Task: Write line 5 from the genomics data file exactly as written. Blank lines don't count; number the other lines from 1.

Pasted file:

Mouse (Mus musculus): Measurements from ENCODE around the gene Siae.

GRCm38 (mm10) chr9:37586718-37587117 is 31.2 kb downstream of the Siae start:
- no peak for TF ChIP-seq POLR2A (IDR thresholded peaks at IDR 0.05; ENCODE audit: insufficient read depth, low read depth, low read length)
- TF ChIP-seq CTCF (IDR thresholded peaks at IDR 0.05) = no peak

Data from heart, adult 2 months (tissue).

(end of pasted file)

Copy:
Data from heart, adult 2 months (tissue).